For Jack, working in the hospital is as natural as breathing. An understated soul with a dry wit, Jack is easily recognized at St. Mark’s by his signature white lab coat and North Jersey accent. The small town in New Jersey where Jack was raised kept a close eye on him. One time, as a teenage lad, his mischievous remarks got him in trouble with his gym teacher. It just so happened that the teacher’s parents owned the corner delicatessen where Jack’s mom and dad shopped. “I was no angel,” Jack confesses, “but I wasn’t a problem child either!” Nevertheless, Jack’s mother thought it best to sign him up as a volunteer in the hospital when he was 14 years old. That bit of parenting eventually resulted in our good fortune at St. Mark’s. How so? Jack never left the hospital setting. His value was recognized and he received on-the-job training as a technician until he eventually got his degree in respiratory therapy. What does Jack do when the white coat comes off at the end of a day? “I read professional material,” he states matter-of-factly. Of course you do, Jack…of course you do.
Jack Fried is the Director of Respiratory Care and Neurodiagnostic Services at St. Mark’s Hospital.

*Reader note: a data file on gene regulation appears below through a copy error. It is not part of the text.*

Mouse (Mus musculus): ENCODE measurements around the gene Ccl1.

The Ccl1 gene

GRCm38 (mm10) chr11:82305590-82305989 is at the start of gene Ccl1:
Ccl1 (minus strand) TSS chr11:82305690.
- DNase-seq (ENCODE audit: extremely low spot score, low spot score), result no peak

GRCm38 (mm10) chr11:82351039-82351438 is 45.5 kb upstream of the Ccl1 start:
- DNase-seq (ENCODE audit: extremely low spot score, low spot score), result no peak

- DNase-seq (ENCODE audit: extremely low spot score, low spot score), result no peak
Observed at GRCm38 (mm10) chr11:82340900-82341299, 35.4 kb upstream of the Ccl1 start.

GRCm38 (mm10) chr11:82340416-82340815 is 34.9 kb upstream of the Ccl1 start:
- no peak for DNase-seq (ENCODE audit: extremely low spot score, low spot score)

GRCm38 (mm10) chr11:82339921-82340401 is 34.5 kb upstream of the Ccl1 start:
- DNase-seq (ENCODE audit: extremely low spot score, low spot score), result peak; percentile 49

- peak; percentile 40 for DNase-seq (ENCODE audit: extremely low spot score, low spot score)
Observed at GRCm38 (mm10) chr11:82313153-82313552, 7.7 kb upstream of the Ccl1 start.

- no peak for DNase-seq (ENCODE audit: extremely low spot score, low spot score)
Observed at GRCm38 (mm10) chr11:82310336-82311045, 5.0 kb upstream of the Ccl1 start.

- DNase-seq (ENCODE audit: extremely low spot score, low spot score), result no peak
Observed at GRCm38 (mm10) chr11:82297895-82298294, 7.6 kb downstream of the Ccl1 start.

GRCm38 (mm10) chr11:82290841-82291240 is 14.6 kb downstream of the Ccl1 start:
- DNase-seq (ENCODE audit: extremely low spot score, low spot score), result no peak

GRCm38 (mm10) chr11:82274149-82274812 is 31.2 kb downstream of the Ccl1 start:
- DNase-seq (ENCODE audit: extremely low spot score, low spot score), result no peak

St. Mark’s Hospital Chaplain Saundra Shanti wanted to connect patients to their caregivers and employees to each other. That’s why she created the Healing Hands portrait series, featuring black and white photographs and stories of St. Mark’s employees at all levels.
“Our patients and families who go in and out know that this is a nurse, and this is a housekeeper, but they don’t know them as people,” Saundra said. “I wanted to humanize our healthcare community to one another and to our families and patients.”
Each photo is accompanied by a story; some biographical, others are anecdotes of experiences that led employees to become caregivers and healthcare professionals. Twelve portraits are currently displayed throughout the hospital, but a total of 36 photos will be rotated throughout the exhibit for the next two months.
By highlighting personal, inspiring and real stories about the staff who will be caring for patients during what can often be an emotional time, the exhibit builds a sense of community. Patients and families will be able to view caregivers as real people with real stories whom they can relate to and connect with, making the hospital experience more personal.
“When we humanize each other, we care more for one another,” Saundra said. “I wanted our employees to be recognized as valuable human beings apart from their professional titles. I wanted to cultivate interaction and respect across our departments and services.”